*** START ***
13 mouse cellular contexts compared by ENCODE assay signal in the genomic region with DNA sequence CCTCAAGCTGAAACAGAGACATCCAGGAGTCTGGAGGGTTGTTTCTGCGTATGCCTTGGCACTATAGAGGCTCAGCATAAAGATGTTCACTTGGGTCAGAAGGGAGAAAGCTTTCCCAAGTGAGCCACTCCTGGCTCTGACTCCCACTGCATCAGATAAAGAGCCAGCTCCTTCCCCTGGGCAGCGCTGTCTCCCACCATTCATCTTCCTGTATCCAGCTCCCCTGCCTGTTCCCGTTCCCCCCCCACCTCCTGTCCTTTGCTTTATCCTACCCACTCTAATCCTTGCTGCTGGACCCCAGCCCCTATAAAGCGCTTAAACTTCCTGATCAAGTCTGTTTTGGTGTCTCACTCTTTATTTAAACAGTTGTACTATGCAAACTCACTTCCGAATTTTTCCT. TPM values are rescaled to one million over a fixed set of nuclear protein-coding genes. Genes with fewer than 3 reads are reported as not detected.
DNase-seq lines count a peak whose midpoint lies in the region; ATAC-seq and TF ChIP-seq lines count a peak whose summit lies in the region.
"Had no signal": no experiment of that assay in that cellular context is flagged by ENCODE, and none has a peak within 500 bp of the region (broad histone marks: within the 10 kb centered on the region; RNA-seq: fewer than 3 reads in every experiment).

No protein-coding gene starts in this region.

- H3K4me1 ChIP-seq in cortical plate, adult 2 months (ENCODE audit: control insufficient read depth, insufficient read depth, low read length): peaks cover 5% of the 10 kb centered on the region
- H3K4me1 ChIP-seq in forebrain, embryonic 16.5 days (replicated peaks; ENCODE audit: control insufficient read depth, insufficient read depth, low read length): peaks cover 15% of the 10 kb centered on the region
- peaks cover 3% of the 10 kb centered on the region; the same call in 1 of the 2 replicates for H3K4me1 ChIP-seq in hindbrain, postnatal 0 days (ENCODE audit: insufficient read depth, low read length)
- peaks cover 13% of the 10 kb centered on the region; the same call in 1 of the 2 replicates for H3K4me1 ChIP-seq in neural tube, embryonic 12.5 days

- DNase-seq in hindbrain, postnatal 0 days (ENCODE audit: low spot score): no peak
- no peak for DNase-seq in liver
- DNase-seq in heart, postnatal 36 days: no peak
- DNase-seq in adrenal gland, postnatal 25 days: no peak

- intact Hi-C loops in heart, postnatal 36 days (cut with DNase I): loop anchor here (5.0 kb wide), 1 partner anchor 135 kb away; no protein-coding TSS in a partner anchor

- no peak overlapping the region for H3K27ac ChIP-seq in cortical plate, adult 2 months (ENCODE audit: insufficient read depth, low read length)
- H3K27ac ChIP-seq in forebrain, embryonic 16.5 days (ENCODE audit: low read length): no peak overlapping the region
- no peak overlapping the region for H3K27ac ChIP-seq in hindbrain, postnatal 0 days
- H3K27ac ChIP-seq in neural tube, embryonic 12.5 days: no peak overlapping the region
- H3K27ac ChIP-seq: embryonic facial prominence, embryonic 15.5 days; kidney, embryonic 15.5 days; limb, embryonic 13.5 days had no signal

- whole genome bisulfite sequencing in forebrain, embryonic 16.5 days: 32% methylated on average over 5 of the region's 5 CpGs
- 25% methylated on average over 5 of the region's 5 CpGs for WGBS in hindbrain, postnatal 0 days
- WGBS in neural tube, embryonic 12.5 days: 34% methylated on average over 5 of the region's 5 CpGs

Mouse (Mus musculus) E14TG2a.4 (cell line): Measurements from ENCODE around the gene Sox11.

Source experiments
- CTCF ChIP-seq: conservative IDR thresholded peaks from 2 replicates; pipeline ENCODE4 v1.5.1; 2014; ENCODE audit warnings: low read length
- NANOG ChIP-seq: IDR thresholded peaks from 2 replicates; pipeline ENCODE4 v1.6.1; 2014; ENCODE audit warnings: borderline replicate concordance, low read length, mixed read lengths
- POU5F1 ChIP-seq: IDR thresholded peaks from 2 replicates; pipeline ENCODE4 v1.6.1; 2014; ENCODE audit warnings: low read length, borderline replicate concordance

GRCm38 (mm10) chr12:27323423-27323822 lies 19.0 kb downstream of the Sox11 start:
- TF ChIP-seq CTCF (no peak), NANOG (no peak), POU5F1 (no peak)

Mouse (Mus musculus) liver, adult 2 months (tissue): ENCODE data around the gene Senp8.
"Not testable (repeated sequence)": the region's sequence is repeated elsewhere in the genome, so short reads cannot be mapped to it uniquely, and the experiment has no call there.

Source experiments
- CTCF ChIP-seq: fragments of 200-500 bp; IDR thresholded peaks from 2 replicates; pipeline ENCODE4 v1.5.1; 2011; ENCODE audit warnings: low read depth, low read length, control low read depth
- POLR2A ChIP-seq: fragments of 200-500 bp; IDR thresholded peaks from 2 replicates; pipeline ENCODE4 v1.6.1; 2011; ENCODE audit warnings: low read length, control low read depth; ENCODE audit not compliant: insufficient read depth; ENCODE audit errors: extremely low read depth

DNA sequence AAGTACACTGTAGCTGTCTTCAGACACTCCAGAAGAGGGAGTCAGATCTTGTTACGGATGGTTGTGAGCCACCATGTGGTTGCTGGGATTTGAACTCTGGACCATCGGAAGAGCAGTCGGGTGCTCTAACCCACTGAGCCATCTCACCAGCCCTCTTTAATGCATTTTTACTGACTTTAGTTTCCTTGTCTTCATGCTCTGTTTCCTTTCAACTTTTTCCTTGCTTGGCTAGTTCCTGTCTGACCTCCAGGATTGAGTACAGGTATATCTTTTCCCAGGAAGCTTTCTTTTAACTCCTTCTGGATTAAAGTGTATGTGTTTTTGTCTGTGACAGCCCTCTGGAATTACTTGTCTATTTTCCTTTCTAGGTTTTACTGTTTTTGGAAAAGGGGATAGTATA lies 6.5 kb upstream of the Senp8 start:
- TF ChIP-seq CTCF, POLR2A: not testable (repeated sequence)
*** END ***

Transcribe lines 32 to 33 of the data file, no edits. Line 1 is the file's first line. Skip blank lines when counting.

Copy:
- CTCF ChIP-seq: fragments of 200-500 bp; IDR thresholded peaks from 2 replicates; pipeline ENCODE4 v1.5.1; 2011; ENCODE audit warnings: low read depth, low read length, control low read depth
- POLR2A ChIP-seq: fragments of 200-500 bp; IDR thresholded peaks from 2 replicates; pipeline ENCODE4 v1.6.1; 2011; ENCODE audit warnings: low read length, control low read depth; ENCODE audit not compliant: insufficient read depth; ENCODE audit errors: extremely low read depth